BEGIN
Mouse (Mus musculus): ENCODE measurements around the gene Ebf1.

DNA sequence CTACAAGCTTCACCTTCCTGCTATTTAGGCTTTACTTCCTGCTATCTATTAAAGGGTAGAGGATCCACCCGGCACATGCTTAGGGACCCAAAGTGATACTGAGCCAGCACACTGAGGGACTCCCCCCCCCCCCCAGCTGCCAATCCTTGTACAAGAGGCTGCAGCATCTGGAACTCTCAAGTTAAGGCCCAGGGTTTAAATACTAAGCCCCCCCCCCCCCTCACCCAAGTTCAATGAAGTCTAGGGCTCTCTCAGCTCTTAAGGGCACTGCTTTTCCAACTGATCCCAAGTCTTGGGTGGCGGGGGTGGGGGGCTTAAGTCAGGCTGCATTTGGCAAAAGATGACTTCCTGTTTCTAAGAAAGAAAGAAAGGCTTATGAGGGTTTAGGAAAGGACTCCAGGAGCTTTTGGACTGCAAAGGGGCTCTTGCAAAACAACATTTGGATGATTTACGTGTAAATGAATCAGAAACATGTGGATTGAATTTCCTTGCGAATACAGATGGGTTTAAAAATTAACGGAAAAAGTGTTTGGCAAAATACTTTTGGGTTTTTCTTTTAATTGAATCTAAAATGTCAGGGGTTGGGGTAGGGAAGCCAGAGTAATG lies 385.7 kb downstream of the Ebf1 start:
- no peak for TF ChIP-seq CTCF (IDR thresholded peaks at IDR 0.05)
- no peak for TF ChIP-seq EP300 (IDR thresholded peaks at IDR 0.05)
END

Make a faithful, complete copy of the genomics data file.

Mouse (Mus musculus): ENCODE measurements around the gene Ebf1.

DNA sequence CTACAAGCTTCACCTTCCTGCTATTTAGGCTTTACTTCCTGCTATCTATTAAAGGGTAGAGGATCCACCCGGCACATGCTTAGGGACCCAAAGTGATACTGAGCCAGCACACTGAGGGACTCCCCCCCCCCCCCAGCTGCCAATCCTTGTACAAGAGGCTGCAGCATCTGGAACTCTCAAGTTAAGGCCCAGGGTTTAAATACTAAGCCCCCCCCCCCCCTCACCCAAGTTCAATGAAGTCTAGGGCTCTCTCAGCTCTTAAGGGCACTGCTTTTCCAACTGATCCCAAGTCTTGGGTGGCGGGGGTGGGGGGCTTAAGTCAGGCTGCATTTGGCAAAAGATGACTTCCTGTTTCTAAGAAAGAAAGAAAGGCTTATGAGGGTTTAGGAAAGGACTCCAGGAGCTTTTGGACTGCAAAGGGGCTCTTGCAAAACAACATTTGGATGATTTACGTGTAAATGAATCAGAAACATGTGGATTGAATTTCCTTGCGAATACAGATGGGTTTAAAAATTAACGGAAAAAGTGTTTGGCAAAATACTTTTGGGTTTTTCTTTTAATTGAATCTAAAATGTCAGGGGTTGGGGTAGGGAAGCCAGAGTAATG lies 385.7 kb downstream of the Ebf1 start:
- no peak for TF ChIP-seq CTCF (IDR thresholded peaks at IDR 0.05)
- no peak for TF ChIP-seq EP300 (IDR thresholded peaks at IDR 0.05)